Day 2 started off with a discussion of best practices for enterprise app design, with a focus on how Spring can help encourage good programming techniques. Oddly, one of the signs that you’re using Spring correctly is that your code doesn’t depend on Spring!
That’s not facetious — since Spring’s whole inversion-of-control model encourages you to let the framework supply all its managed objects to your code (a “push” model) rather than your code asking the framework for objects (a “pull” model a la EJB) it means your code can use a bunch of Spring-managed objects without ever making a single call to a Spring API.
Tool-independent coding makes it easier to switch technologies and to test your domain code. If your business logic code contains calls to EJB APIs, JDBC calls, Hibernate session management, and so forth, it means you can’t test that code without those third-party libraries. Spring, while it provides lots of services that can be accessed programmatically, encourages you to code your business logic in terms of domain-oriented interfaces that can be implemented using any underlying technology. That translates to agile, iterative development of the middle tier.
We spent a little while on requirements gathering and putting together use cases, which an agile developer will prioritize so they can demonstrate the most critical use cases first. In a layered architecture, you want to implement successive vertical slices of the application, handling all the use cases in decreasing order of importance to the customer. All the middle-tier interfaces should be written as plain Java interfaces in the language of the problem domain. Then implement stubs so the UI can start to be built — the UI is often what customers want to see first, so organizing the code such that it can be built as early as possible with as little throwaway code as possible is valuable.
Occasionally Keith talked about work that’s ongoing in Spring at the moment. For example, in Spring 1.3, there will be support for request-scoped objects, meaning all the layers of the code can get at, e.g., the identity of the user who made the current request without having to pass an identity object around everywhere or muck with thread-local variables in the business logic code. Java 5 support will arrive at some point, but they’re trying to be careful to maintain backward compatibility since lots of people are still using Java 1.3 and 1.4.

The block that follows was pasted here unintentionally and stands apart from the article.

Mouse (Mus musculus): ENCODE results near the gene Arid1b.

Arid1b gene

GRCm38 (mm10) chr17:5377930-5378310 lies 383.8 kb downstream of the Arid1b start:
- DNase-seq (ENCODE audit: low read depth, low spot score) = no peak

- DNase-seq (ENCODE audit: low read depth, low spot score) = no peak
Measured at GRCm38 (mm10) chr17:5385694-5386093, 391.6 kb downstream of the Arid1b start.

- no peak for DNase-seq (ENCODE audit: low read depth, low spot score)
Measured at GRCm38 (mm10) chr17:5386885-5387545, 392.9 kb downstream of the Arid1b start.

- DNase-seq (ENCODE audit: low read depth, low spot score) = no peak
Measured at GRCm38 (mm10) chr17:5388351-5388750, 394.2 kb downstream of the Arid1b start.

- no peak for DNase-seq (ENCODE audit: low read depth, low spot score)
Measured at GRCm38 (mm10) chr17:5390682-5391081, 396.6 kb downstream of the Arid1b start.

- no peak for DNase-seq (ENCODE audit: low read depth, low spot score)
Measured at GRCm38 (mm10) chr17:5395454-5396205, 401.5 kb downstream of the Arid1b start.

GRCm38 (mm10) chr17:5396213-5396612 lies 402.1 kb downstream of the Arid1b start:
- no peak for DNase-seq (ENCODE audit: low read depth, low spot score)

As we talked specifics throughout the rest of the day, Keith pointed out common design themes in the framework. For example, exceptions: the Spring philosophy is that all checked exceptions should represent business-level conditions such as “item out of stock” since business logic code is likely to be able to recover from them. Making system-level exceptions checked just leads to a lot of code clutter and information hiding (catch the real exception, throw a generic one) that does much more harm than good over all.
After the general architectural talk, we moved on to the first in-depth topic: persistence. Most of the persistence discussion centered on JDBC and Hibernate, though Keith also touched on JDO, iBATIS, and TopLink, which all enjoy strong Spring support.
I already wrote a bit about Spring’s JDBC helper classes in the first day’s report (though of course we went into them in much more detail today) so I won’t repeat that. But above and beyond the niceties that make JDBC more palatable, we also covered some of the other advantages Spring brings to persistence. There are two biggies.
First is a meaningful hierarchy of persistence-layer-independent exceptions. Whether the underlying persistence technology is JDBC, Hibernate, JDO, or something else, if it’s being managed by Spring, you’ll only have to worry about catching Spring’s DataAccessException, or one of the many subclasses of that exception. The framework knows how to interpret, for example, the vendor-specific error codes in an SQLException and will throw an exception of a specific class to indicate what happened, e.g. an integrity constraint violation. Switch from JDBC to Hibernate, or from HySQL in a test environment to Oracle in production, and your exception-handling code does not have to change at all.
The second persistence-related service is transactions. Without the overhead of a full-blown app server with JTA support, Spring will let you mix and match Hibernate and JDBC calls in the same transaction, and it’ll do it without the application code needing to know a thing about either tool’s transaction management APIs. We saw examples of just that: using Hibernate to manipulate some objects and JDBC to query them, all in the same transaction in the context of a simple JUnit test, not inside an app server.
In addition, of course, Spring helps make the code cleaner by taking care of a lot of setup and teardown. One point Keith was careful to make was that although you might use Spring APIs in your DAO classes — and you will, since its template objects reduce many DAO methods to one line of code, while giving you all the advantages of Spring’s dependency injection — you are still not locked into Spring at an architectural level. You still have a DAO abstraction that you can replace with a non-Spring implementation without changing the calling code.